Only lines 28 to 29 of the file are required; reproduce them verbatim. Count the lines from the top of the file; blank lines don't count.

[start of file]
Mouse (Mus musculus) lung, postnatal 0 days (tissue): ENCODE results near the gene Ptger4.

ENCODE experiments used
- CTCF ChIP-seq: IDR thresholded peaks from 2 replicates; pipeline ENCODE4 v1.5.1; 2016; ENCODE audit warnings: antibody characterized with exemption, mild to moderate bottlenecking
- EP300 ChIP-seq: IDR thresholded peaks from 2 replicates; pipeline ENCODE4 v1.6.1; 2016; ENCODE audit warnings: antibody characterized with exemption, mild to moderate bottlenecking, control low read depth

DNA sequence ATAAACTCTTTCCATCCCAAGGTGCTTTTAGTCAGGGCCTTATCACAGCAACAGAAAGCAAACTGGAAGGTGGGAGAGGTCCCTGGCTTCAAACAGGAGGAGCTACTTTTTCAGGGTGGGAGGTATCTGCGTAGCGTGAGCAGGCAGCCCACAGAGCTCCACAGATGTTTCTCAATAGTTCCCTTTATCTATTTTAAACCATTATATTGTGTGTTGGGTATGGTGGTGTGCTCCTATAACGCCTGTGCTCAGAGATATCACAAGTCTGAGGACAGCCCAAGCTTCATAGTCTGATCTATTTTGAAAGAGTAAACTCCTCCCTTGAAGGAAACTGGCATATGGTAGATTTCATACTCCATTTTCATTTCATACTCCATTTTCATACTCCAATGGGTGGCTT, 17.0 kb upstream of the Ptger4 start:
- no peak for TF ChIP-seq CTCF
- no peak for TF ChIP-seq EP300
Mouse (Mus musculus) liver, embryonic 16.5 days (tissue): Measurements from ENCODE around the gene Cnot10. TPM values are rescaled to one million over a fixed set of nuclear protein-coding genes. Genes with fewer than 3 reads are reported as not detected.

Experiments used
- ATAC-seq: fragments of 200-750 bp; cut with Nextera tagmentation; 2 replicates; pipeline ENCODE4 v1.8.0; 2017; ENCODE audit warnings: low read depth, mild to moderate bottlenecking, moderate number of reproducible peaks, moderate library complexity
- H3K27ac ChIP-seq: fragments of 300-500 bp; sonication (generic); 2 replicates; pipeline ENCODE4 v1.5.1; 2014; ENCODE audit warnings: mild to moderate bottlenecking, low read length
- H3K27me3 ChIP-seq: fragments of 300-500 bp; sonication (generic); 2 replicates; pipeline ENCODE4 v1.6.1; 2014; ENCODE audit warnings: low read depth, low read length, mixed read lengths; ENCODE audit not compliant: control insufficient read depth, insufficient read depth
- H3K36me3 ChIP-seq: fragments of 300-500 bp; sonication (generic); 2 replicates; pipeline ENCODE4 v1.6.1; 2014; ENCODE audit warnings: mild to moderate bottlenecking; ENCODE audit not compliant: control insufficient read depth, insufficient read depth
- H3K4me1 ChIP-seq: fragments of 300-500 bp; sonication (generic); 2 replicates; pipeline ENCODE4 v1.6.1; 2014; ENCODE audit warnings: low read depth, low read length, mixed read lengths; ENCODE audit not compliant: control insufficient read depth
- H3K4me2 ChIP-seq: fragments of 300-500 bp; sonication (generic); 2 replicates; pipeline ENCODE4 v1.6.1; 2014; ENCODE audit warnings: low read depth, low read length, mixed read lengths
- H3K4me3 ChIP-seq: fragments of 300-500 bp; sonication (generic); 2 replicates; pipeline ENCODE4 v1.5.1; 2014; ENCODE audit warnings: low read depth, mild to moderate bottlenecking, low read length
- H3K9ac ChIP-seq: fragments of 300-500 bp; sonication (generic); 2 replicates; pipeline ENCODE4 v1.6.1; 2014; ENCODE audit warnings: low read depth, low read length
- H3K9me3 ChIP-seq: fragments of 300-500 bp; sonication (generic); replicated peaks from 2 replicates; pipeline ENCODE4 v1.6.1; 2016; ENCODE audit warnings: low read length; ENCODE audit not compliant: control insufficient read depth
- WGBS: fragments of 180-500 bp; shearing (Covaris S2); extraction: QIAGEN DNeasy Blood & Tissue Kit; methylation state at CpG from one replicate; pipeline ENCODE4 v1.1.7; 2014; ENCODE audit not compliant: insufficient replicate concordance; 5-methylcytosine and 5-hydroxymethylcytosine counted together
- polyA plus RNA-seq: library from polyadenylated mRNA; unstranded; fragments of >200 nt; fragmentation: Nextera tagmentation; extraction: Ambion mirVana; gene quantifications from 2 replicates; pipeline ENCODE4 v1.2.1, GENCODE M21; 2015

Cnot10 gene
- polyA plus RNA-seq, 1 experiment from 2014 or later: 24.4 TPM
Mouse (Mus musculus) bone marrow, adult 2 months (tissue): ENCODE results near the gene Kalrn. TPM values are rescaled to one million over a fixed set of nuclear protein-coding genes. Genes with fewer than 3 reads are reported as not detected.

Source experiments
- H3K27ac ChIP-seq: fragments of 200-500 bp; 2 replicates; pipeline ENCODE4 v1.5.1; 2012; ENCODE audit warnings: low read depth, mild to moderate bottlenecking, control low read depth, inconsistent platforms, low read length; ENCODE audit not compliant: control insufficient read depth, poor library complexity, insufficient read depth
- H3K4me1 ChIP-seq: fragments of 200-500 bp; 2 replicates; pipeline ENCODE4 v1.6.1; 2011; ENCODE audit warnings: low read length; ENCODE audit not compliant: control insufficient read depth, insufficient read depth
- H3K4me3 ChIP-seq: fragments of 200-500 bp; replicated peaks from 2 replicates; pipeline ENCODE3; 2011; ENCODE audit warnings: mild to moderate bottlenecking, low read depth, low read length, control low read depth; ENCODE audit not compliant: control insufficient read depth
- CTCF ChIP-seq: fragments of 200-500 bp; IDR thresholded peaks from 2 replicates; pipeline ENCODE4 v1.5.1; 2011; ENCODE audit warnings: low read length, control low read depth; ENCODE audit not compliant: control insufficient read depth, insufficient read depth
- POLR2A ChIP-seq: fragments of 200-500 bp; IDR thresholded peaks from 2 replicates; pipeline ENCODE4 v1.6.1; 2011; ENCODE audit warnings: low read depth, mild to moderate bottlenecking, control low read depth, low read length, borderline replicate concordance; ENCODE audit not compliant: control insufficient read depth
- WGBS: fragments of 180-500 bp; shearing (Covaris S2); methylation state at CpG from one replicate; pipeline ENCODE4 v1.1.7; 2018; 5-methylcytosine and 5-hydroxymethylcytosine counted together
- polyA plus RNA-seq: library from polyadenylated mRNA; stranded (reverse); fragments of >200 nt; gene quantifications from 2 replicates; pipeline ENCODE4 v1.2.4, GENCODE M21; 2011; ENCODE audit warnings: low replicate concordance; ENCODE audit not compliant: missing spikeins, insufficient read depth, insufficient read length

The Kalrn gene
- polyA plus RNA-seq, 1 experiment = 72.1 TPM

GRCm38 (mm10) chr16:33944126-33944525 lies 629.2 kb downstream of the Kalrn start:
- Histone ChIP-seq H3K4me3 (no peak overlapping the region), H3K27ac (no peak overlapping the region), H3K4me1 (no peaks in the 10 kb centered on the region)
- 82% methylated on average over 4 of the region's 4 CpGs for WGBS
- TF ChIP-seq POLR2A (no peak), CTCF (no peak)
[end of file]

- CTCF ChIP-seq: fragments of 200-500 bp; IDR thresholded peaks from 2 replicates; pipeline ENCODE4 v1.5.1; 2011; ENCODE audit warnings: low read length, control low read depth; ENCODE audit not compliant: control insufficient read depth, insufficient read depth
- POLR2A ChIP-seq: fragments of 200-500 bp; IDR thresholded peaks from 2 replicates; pipeline ENCODE4 v1.6.1; 2011; ENCODE audit warnings: low read depth, mild to moderate bottlenecking, control low read depth, low read length, borderline replicate concordance; ENCODE audit not compliant: control insufficient read depth